New ‘Donut Leaks’ Extortion Gang Linked to Recent Ransomware Attacks
A new data extortion group named ‘Donut Leaks’ is linked to recent cyberattacks, including those on Greek natural gas company DESFA, UK architectural firm Sheppard Robson, and multinational construction company Sando.
Two victims disclosed these attacks without much information regarding who was involved.
Over the weekend, DESFA confirmed they suffered a cyberattack after Ragnar Locker leaked screenshots of allegedly stolen data.
Earlier this month, Sheppard Robson disclosed a ransomware attack and an extortion attempt but did not provide details about who hacked its network.
Finally, Hive Ransomware claimed last month to have attacked Sando but only released a small archive of files as ‘proof’ of the attack.
Strangely, the data for these victims have now appeared on the data leak site for a previously unknown extortion gang known as Donut Leaks. Furthermore, the data shared on the Donut Leaks site is far more extensive than that shared on the ransomware sites, indicating that this new threat actor was involved in the attacks.
Also Read: What is the purpose of penetration test?
Who are Donut Leaks?
BleepingComputer first learned of the Donut Leaks extortion group from an employee of one of the victims, who told us that the threat actors breached the corporate network to steal data.
Once the threat actors finish stealing data, BleepingComputer was told they emailed URLs of their Tor extortion sites to the victim’s business partners and employees.
These Tor sites consist of a shaming blog and a data storage site that allows visitors to browse and download all of the stolen, leaked data.
The shaming blog currently contains entries for five victims, with all but one containing generic descriptions of the company and a link to their stolen data.
However, for one of the entries, the threat actors appeared to take a more aggressive approach, sharing stolen Christmas party photos and a lengthy rant against the company.
The stolen data storage server runs the File Browser application, which allows visitors to browse through all of the stolen data stored on the server, broken down by the victim.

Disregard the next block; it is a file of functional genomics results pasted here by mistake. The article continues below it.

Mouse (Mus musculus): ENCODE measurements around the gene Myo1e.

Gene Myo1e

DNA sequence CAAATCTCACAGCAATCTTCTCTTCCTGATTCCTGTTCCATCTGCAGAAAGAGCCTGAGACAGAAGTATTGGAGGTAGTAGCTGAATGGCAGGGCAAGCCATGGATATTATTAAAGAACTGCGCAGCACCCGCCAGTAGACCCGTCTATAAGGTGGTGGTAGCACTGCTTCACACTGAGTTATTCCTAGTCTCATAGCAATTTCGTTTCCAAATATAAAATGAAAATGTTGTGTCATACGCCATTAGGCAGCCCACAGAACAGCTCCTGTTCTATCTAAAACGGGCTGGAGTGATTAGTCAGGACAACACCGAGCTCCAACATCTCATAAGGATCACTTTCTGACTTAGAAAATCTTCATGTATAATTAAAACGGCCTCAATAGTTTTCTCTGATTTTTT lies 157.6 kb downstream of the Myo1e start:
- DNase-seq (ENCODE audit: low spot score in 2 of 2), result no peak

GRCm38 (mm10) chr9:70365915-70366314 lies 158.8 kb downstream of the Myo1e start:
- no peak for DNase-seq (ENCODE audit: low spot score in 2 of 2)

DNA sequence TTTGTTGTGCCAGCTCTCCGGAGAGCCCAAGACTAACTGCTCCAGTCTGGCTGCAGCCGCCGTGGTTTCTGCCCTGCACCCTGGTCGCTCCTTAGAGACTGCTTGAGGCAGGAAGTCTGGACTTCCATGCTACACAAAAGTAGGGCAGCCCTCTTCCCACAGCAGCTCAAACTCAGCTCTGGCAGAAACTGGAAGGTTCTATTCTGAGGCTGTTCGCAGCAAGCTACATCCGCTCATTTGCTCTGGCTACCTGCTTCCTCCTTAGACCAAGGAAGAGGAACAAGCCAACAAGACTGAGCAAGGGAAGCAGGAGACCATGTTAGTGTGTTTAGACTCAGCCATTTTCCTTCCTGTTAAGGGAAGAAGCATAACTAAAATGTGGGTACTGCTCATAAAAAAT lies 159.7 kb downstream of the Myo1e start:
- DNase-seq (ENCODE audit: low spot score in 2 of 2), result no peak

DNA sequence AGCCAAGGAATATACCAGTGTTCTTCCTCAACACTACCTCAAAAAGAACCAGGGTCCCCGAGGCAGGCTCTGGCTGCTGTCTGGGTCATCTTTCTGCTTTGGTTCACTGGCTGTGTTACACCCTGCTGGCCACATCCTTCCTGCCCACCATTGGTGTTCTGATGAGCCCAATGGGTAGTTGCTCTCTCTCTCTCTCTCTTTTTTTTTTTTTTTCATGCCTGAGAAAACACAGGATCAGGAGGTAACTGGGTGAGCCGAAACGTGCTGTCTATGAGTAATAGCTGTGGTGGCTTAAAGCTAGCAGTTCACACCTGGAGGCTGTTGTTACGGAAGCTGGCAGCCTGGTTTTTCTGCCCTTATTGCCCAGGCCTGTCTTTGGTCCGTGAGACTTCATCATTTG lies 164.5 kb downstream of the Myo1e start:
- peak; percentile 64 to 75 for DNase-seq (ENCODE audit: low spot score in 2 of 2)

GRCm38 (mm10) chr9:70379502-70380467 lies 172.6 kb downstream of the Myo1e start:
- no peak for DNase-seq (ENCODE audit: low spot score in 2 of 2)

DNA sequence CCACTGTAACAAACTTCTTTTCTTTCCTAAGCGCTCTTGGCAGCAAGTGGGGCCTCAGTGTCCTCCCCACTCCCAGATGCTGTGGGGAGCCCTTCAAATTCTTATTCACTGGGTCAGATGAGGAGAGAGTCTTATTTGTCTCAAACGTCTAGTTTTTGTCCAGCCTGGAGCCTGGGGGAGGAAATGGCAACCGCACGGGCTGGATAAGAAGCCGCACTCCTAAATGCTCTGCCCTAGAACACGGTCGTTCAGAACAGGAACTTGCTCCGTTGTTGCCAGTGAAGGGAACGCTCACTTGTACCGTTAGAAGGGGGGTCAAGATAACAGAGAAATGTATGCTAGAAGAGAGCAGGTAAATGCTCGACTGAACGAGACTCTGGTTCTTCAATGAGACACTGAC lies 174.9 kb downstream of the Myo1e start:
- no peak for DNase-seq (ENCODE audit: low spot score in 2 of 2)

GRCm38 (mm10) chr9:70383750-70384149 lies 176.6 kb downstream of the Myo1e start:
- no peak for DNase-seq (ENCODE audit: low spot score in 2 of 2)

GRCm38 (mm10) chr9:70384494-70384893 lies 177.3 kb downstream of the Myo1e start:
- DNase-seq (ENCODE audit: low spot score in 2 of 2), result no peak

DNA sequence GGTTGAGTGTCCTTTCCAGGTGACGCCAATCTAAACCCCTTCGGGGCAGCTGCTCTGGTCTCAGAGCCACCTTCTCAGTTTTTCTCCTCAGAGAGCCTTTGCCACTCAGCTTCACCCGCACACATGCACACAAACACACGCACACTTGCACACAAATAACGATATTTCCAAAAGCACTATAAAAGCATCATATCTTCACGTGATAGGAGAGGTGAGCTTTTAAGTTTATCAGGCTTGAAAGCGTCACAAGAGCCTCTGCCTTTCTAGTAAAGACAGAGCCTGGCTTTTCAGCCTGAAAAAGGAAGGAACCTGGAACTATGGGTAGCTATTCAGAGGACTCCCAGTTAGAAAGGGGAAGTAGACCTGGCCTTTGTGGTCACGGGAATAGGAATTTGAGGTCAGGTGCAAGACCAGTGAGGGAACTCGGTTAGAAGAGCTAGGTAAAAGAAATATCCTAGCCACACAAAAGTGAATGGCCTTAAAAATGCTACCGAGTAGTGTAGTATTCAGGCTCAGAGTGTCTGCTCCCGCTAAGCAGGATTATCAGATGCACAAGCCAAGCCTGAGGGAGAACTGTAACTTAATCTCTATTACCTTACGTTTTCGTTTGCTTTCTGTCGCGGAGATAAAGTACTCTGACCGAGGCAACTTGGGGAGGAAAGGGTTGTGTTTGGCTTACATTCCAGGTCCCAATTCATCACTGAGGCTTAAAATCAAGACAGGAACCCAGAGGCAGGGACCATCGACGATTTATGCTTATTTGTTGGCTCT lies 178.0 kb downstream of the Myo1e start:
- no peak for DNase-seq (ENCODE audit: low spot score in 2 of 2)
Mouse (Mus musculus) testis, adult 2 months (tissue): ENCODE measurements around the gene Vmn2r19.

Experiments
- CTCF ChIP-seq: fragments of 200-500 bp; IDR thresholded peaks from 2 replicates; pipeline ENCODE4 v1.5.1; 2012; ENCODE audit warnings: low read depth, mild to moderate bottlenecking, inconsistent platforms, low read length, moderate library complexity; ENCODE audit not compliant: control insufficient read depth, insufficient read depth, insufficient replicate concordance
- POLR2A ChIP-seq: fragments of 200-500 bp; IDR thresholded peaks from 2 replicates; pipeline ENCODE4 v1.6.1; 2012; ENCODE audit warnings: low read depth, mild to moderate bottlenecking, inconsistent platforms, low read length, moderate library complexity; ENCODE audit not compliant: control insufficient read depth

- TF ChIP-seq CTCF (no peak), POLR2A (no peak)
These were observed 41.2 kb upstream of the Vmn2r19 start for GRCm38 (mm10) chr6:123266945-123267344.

While there are only five victims listed on the shaming site, the storage server contains what appears to be ten victims.
As you can see below, three victims are related to recent attacks disclosed by Sheppard Robson and DESFA, with Sando previously claimed by Hive. BleepingComputer has redacted the names of the other companies as they have not announced they suffered a cyberattack.
According to the File Browser stats, the threat actors have leaked approximately 2.8 TB of stolen data from these ten victims.
It is unknown whether the threat actors deploy ransomware when breaching networks or are simply a data extortion group.
Also Read: Blockchain and Personal Data Protection: The PDPC Guide
However, Sheppard Robson did disclose that their recent attack was a ransomware attack.
“As is typical with a ransomware attack, the criminals contacted us for purposes of extortion,” disclosed Sheppard Robson.
“We have refused to pay any money to the attackers as per ICO and NCSC guidance and have reported the incident to the police.”
Furthermore, two different ransomware operations claimed responsibility for DESFA (Ragnar Locker) and SANDO (Hive).
This likely means that the threat actor running Donut Leaks is a pen tester or an affiliate for both Hive, Ragnar Locker, and possibly other ransomware operations.
In previous conversations with ‘pentesters’ for Ragnar Locker, the threat actors told us they work for multiple Ransomware-as-a-Service operations to provide affiliates access to internal networks. In some cases, these pentesters will steal the data and keep it for themselves if they feel that the data has value to it.
This new extortion group illustrates how stolen data is making it into the hands of multiple groups, with each trying its own methods to extort victims.
It also shows that paying a ransom demand may not always prevent your data from being leaked and could still lead to further extortion demands.